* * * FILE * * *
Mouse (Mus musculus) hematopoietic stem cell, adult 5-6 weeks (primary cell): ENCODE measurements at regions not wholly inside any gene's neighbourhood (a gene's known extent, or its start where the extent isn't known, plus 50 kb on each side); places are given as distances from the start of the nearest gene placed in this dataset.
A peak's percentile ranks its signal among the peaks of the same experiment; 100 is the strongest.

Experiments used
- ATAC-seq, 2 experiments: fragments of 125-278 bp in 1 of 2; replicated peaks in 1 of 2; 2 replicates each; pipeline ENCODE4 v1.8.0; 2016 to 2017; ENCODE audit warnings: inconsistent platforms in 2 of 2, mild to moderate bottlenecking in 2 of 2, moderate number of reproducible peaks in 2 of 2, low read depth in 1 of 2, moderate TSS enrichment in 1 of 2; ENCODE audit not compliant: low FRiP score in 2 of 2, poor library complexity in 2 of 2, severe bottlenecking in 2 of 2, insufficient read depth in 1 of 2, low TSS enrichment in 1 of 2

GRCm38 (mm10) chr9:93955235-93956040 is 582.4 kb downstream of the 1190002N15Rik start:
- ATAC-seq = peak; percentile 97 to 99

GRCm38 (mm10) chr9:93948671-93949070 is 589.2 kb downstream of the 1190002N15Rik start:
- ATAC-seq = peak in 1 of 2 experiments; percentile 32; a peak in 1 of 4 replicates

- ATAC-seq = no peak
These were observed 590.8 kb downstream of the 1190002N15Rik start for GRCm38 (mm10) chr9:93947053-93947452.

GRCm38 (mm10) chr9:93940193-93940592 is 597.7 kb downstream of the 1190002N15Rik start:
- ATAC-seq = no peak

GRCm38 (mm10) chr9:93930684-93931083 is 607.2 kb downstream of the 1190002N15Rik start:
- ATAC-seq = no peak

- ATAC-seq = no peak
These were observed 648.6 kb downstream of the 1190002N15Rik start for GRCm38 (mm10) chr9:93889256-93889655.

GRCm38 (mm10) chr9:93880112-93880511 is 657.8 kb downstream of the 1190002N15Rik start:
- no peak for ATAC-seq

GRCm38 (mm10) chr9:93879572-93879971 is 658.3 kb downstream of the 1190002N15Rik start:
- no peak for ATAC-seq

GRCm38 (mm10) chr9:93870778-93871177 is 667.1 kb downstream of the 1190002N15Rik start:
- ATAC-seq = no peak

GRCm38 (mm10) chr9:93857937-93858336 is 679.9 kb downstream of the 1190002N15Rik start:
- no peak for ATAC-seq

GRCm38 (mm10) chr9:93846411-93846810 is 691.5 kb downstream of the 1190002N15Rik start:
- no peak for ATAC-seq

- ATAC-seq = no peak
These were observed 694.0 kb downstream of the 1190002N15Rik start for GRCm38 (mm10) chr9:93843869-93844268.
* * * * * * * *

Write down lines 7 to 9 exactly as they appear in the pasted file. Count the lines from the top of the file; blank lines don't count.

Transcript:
GRCm38 (mm10) chr9:93948671-93949070 is 589.2 kb downstream of the 1190002N15Rik start:
- ATAC-seq = peak in 1 of 2 experiments; percentile 32; a peak in 1 of 4 replicates

- ATAC-seq = no peak